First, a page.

It’s okay if you’re an extroverted introvert, even if it doesn’t always make sense to others. Just remember that you do need that alone time to recharge, no matter how much fun the next adventure may sound.
5. Mood swings are the norm.
If you’re like me, you may have tried to cover it up with some excuse like crummy weather, a crazy workload, or (in my case) PMS. But if you’re HSP and HSS, there’s a good chance you move quickly through emotional highs and lows.
Why? Well, the environment plays a huge role in how people perceive their mood. Since HSPs notice their environment more than other people, they’re already highly attuned to any changes around them — and they’re a sponge for other people’s feelings.
But when you’re HSS as well, you actively seek out even more new sensations and experiences. Which means all of that environmental input on your emotions is changing constantly. And no surprise: it can lead to some pretty hefty mood swings — that even you don’t see coming.
6. Sometimes your intensity scares people.
When you’re in — you’re all in. Your passion projects can make time fly by without you even realizing that brunch is now out of the question and the sun is setting (oops). It’s pretty common for others to comment on your “piercing, wise old sage” gaze.
Your intensity can show up in the form of bold risks, rebellious actions, and an all-around tenacious attitude (I certainly do this), which can sometimes be written off as “too much” by other people.
But it can also be incredibly powerful. The world is often short on individuals who are willing to go 110 percent on something, or truly give their all for the projects and people they care about. Intensity can also mean that you go “all out” on behalf of friends, combining your intensity with your HSP empathy to help them through difficult decisions and situations. You can be the secret turbo-charge that your friends know they have on their side.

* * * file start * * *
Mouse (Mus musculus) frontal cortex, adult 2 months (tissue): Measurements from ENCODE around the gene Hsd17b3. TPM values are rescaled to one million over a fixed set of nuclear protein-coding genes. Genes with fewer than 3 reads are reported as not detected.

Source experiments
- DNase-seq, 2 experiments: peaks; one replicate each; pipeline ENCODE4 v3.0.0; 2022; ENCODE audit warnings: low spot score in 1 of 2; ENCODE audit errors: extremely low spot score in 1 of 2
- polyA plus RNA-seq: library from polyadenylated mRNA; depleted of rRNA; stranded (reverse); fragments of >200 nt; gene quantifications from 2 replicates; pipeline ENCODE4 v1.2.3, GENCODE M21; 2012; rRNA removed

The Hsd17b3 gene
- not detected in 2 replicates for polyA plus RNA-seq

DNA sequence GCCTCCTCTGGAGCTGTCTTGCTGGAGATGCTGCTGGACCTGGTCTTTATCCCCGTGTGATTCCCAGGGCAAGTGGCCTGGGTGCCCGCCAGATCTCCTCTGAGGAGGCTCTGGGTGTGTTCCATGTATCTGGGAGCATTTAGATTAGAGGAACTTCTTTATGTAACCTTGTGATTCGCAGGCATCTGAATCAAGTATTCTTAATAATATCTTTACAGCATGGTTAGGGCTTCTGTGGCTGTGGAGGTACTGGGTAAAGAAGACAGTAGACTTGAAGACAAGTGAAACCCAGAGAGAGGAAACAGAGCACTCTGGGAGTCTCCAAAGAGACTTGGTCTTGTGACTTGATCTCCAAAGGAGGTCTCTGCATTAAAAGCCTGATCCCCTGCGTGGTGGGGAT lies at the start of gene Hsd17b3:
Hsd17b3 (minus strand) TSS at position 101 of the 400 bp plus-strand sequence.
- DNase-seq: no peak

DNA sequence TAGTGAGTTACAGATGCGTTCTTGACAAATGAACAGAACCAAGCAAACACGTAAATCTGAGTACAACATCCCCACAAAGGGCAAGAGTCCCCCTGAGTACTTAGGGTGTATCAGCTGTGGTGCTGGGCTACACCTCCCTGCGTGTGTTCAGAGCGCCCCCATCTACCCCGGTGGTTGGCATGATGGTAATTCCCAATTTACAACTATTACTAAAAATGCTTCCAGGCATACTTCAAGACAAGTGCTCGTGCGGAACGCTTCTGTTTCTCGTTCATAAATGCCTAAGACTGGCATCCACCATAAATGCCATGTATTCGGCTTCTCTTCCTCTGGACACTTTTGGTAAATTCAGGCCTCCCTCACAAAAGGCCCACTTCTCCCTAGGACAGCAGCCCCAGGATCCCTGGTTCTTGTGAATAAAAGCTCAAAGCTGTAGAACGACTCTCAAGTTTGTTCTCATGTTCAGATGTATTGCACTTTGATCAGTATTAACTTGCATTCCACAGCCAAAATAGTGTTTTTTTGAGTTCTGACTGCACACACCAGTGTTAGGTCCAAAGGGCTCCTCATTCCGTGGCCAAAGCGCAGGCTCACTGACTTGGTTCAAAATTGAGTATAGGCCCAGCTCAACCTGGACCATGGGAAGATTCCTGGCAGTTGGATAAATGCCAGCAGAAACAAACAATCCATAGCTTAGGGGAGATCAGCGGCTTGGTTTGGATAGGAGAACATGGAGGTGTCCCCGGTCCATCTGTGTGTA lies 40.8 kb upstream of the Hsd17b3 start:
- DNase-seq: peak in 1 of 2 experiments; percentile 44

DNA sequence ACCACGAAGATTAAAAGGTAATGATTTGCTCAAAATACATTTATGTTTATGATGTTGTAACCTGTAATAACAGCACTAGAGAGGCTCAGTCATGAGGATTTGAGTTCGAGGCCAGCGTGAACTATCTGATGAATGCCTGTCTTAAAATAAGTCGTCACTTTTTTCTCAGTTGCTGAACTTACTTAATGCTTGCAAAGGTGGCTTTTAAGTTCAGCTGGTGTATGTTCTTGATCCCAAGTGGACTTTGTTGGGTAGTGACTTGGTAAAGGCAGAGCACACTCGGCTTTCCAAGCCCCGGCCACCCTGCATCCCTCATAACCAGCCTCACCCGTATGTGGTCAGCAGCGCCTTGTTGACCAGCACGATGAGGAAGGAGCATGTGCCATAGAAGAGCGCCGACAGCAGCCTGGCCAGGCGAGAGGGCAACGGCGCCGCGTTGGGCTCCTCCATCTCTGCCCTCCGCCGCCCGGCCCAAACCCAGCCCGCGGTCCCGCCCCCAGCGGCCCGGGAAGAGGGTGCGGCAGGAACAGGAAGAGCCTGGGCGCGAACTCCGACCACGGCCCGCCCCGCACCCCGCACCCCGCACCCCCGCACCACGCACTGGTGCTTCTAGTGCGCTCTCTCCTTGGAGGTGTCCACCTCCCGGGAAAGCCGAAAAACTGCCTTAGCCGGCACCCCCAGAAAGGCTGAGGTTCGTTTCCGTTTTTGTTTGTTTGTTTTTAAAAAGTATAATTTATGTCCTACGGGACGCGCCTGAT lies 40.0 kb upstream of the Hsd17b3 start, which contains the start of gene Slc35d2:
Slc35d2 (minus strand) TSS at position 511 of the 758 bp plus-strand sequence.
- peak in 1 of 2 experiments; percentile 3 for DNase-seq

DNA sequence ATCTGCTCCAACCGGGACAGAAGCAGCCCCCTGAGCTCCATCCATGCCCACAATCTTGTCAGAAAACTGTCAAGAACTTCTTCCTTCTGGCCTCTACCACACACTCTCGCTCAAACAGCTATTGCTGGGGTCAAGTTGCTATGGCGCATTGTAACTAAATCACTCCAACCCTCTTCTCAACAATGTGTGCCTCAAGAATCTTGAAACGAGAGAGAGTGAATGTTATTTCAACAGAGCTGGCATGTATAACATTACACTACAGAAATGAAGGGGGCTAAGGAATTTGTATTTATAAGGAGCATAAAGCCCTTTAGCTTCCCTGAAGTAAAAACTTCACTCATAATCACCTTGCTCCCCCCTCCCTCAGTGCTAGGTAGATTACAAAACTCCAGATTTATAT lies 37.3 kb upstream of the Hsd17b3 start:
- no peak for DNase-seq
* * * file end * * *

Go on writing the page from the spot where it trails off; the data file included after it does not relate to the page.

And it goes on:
7. You avoid boredom like the plague…
Lazy Sundays are a straight-up no-go in your books. You’ll nibble upon the newest crazy conspiracy theory online or throw yourself into a last-minute friend meet-up to keep the bland feeling away.
Likewise, when you finish a great book or TV series, you’d rather not revisit it, because you’re already on to what’s next! Mundane, monotonous tasks seemingly drain your energy in seconds, and you go to great lengths to avoid them (which can fuel burnout — see #1).
8. …but you walk the tightrope between boredom and overstimulation.
Every. Single. Day. It’s a heck of a tango, but you wouldn’t trade it for anything else in the world.
Even so, there are days when it spirals out of control. You often wonder how others can plan out a schedule with equal amounts of fun and work, or set their focus on one particular career with laser-precision. Instead, you’ve been taking the path less traveled since you were in diapers (your parents might have pointed it out).
For the HSP/HSS, life is experienced several notches upward, as if you have the world’s volume turned up. Someone else’s 3 could be equivalent to your 9. As for someone else’s 9… well, that’s off the charts.
This will definitely result in some soaring highs and deep lows, but remember: it’s not a choice — it’s a trait that’s with you for the long haul, although you can mange your lifestyle to lessen overstimulation and overwhelm. And it can be a powerful advantage.
When you embrace this undeniably quirky mix, you can open new doors that may seem impossible to many. Buckle up, remember to maintain your balance — and enjoy the ride!
(Note: if you think you might be high sensation seeking, you can take Dr. Elaine Aron’s self-test here and find out.)
You might like:
- 21 Signs That You’re a Highly Sensitive Person
- The Difference Between Introverts, Empaths, and Highly Sensitive People
- How I Learned to Stop Absorbing Other People’s Emotions